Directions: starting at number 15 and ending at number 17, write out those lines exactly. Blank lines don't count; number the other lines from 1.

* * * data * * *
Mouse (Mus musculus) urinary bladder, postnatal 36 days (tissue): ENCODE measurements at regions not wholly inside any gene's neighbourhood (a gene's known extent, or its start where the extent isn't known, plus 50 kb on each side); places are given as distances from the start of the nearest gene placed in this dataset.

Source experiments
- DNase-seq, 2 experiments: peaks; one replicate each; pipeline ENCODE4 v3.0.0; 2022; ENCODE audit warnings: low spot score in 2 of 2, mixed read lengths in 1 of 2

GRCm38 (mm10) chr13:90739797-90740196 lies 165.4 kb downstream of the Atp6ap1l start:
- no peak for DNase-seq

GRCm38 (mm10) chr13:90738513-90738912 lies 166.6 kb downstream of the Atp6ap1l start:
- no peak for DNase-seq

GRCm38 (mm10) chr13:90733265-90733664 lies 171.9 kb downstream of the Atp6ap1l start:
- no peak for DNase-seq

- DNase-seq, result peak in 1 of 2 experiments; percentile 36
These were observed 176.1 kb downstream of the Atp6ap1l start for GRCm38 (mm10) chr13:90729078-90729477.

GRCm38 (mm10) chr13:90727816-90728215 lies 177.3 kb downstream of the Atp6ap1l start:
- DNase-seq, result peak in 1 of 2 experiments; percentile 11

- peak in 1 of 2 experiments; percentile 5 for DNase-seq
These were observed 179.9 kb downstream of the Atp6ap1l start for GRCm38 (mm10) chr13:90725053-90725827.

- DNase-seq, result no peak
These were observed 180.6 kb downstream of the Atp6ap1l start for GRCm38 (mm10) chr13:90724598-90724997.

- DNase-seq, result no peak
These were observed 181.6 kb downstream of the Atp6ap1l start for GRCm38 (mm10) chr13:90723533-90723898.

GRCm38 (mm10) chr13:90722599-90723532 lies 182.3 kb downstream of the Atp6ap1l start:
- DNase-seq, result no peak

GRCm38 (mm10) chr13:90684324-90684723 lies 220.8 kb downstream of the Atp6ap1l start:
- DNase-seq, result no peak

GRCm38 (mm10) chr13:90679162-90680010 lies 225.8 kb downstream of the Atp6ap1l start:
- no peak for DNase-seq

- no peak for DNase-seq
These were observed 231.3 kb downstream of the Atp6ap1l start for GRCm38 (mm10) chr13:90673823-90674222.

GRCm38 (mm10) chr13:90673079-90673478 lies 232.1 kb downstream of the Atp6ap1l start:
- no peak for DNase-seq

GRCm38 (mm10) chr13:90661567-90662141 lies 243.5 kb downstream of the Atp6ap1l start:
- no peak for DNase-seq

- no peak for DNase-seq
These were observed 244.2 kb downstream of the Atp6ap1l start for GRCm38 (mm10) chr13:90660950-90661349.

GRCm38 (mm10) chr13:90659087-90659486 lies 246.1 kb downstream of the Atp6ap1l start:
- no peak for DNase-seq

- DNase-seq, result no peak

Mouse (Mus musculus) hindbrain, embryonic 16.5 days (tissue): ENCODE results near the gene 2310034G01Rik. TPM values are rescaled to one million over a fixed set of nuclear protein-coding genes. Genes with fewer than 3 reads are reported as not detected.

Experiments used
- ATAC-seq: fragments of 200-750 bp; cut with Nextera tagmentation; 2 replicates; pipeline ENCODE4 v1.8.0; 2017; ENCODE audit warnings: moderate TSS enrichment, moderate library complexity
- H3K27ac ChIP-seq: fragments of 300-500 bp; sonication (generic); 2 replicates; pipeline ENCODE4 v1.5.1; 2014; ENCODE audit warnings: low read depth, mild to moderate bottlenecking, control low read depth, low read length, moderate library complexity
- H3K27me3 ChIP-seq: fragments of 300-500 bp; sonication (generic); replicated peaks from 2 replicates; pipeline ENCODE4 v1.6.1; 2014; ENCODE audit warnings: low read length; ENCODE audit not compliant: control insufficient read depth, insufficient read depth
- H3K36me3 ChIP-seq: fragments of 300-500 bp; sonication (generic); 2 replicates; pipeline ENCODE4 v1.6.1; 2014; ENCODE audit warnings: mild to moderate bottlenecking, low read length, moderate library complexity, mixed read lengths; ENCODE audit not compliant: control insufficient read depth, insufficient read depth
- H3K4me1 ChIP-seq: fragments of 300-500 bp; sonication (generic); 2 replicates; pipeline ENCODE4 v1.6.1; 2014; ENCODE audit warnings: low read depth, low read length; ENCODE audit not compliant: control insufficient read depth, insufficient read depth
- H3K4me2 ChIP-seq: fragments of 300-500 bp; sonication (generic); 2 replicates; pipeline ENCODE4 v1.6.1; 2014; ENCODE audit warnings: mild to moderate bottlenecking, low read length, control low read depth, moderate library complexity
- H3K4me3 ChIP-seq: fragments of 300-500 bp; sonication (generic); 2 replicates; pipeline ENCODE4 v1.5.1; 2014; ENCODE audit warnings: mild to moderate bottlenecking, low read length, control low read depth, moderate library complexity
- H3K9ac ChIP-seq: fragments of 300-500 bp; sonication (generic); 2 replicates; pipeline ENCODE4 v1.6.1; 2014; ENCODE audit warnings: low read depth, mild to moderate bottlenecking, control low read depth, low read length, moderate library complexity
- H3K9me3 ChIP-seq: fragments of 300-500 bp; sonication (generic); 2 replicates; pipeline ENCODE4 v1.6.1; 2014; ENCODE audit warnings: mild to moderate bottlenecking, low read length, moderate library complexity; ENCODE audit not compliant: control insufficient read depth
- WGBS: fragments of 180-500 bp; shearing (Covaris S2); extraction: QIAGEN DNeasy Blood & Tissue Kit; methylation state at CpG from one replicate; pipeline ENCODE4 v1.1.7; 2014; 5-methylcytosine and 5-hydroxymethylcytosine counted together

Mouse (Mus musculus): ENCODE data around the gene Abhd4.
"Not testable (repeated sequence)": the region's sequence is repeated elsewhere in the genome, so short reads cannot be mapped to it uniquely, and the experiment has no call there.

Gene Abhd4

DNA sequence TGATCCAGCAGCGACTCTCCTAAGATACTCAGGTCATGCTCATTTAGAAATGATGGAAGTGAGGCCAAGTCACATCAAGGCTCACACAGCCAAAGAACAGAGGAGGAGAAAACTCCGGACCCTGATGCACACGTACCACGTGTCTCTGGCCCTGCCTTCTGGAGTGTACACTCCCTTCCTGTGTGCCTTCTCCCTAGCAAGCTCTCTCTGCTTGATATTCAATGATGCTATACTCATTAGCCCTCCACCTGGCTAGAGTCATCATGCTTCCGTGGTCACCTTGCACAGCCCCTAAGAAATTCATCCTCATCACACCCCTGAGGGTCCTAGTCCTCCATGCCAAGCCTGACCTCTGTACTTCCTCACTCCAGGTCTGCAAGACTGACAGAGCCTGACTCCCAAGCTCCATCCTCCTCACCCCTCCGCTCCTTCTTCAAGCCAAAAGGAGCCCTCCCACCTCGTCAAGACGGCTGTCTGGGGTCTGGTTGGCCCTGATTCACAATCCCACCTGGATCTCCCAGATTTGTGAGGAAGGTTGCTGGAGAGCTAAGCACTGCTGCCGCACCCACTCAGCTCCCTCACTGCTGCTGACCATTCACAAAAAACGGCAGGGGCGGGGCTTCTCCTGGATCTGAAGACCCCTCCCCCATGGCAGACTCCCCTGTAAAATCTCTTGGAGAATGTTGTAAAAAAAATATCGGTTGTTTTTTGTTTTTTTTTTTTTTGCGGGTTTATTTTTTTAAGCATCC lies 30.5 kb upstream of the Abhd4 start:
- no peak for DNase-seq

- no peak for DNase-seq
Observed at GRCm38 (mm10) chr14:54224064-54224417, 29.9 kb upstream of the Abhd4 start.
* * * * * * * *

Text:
These were observed 179.9 kb downstream of the Atp6ap1l start for GRCm38 (mm10) chr13:90725053-90725827.

- DNase-seq, result no peak
These were observed 180.6 kb downstream of the Atp6ap1l start for GRCm38 (mm10) chr13:90724598-90724997.